Why were Metra riders on tracks? In Transit has the answer
Metra riders are used to coping with the unexpected, but a recent mess at Union Station strained BNSF Line regular Cheryl Cianelli's patience.
As passengers waited for doors to open on a train with mechanical problems during the afternoon rush June 13, conditions on the platform got increasingly sardine-like.
Eventually "there was no more room to stand, so we had to stand on the next track" in dim light, Cianelli said. We'll provide Metra's response shortly in this column that's devoted to answering readers' questions.
Adding to Cianelli's misery, "on this day they were making overhead announcements, but we could not hear anything with the trains running and no speakers in the vicinity.
This is hazardous, because if there was an emergency we would not be notified on where to go," the Downers Grove resident explained.
Metra is sorry, spokesman Michael Gillis said.
A last-minute problem with the braking system caused the crew to keep the doors shut and the train was eventually canceled, he said.
"We made announcements over the loudspeakers in the concourse and along the platform. We understand the announcements can be hard to hear on platforms, particularly at the far end of the platforms where the engine is located," Gillis said.
The tracks that Cianelli and others were standing on are at the far end of the platform and typically wouldn't be in use.
"Nevertheless, no one should ever step off a platform onto tracks," Gillis said.
"Meanwhile, Metra and Amtrak are working on a major upgrade to the communication system at Union Station that includes better loudspeakers as well as monitors on the platforms. Customers can expect to start seeing these improvements within a year."
A footbridge over Central Road seems to go nowhere, but Schaumburg officials promise it will be completed soon and serve bikes and pedestrians.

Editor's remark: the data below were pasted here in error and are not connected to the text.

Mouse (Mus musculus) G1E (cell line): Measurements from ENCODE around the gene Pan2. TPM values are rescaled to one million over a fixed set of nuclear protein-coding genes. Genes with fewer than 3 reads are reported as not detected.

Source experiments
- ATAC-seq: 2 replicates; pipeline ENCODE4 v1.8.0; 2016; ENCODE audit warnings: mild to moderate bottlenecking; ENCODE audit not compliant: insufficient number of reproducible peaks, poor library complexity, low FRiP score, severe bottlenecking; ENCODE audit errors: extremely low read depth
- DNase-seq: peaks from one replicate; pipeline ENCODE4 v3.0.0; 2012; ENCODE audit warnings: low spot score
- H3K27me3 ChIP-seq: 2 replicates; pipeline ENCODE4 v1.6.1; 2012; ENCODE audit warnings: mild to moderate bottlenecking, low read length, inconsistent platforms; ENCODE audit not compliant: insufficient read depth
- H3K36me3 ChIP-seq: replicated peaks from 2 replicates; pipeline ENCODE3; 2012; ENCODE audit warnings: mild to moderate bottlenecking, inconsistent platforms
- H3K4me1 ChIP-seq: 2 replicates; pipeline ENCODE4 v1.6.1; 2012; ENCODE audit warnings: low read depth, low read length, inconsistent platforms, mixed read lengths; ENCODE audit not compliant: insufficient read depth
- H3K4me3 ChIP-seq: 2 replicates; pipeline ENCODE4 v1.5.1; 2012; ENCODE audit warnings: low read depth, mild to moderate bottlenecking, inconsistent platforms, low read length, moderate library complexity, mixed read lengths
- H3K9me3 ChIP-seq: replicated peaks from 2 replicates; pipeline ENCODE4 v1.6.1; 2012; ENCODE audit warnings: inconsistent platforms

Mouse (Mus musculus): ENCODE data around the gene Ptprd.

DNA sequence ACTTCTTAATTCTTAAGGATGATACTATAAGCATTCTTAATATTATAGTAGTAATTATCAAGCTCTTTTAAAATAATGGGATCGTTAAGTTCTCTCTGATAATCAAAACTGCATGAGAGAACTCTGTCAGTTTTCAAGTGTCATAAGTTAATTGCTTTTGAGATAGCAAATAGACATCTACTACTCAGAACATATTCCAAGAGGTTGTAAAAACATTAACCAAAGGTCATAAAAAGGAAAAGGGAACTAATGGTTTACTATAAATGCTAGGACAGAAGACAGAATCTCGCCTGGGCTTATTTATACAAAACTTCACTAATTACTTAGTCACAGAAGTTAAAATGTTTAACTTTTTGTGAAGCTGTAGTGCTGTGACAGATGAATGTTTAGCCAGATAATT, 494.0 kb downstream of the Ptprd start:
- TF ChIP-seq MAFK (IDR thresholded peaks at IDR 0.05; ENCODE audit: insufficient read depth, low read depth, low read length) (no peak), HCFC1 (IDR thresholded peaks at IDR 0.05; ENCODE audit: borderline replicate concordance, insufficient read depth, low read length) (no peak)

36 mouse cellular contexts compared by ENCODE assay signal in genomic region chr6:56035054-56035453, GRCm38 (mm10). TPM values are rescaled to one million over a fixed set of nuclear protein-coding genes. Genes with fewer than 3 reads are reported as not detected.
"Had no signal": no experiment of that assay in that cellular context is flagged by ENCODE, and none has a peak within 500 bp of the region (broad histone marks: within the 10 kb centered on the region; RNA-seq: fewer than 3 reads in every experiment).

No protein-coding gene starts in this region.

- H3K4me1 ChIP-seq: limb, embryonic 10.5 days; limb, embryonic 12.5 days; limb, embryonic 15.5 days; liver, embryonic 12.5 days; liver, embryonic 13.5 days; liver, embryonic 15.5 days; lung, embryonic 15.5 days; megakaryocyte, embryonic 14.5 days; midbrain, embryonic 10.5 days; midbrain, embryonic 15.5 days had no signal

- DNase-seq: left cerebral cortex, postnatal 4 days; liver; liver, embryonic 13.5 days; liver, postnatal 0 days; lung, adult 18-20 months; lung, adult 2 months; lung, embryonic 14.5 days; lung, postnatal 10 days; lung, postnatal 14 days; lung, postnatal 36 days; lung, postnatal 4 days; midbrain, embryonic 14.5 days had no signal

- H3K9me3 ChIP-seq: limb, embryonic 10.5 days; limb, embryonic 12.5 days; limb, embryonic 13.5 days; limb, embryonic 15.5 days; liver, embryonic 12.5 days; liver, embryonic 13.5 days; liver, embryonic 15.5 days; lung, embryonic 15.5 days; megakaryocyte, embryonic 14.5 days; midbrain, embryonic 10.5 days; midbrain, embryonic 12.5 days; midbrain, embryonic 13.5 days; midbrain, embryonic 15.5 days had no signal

- Courtesy of Vickie Scott
Bridge to ... where?
Vickie Scott of Hoffman Estates is suspicious about a footbridge under construction that connects a bike path from the Paul Douglas Forest Preserve near Hoffman Estates "to apparently nowhere," she writes.
"The bridge, which appears to be about 90 percent complete, starts from the bike/walking path (and goes) over Central Road just west of Roselle Road," Scott said. "The new bridge goes from the bike path in the forest preserve over Central Road and ends at the junction of Roselle Road and the I-90 east interchange and abruptly ends with no place to bike."
Given that there's a nearby Illinois Department of Transportation office building, Scott wonders if the bridge was built just for state employees and if that's a good use of taxpayer funds.
Have no fear, Schaumburg communications director Allison M. Albrecht explained.
"In 2018, Schaumburg officials approved an agreement with the Forest Preserve District of Cook County to construct an additional bike path along Roselle Road. The new bike path is located on the west side of Roselle Road from Hillcrest Boulevard on the south side and includes a new bridge over Central Road and connection to an existing bike path in the Paul Douglas Forest Preserve," Albrecht said.
"This is a federally funded project in which the village of Schaumburg serves as the lead agency. Work is continuing on the construction of the bike path; the project is anticipated to be complete by the end of July, weather permitting."
Covering the concrete
Reader Bernard Wagner is curious why the Illinois tollway is "topping the beautiful new concrete Tri-State tollway (near Lake-Cook Road) with asphalt. Seems like a lot of effort, doing the whole road in concrete only to cover it in asphalt," Wagner said.
Tollway spokesman Dan Rozek noted that "this work is being done as part of the tollway's regular maintenance program to extend the usable life of this concrete pavement, which was originally constructed in 1998.
"Typically, this type of asphalt overlay is added after a concrete roadway has been in service for about 20 years -- as is the case in this location. Future pavement repairs and asphalt overlays will be added in this area as needed to keep the roadway in good condition."
More room to stretch
Chicago recently Skidmore, Owings & Merrill LLP to design two new concourses on the west side of O'Hare International Airport. The concourses will be double the size of current ones, which means more space for passengers to stretch their legs, and additional restaurants and shops. Both will be constructed to accommodate large and small jets. Concourse 1 is intended for international and domestic arrivals and departures, Concourse 2 will handle U.S. flights plus pre-cleared international arrivals, Chicago Department of Aviation officials said.
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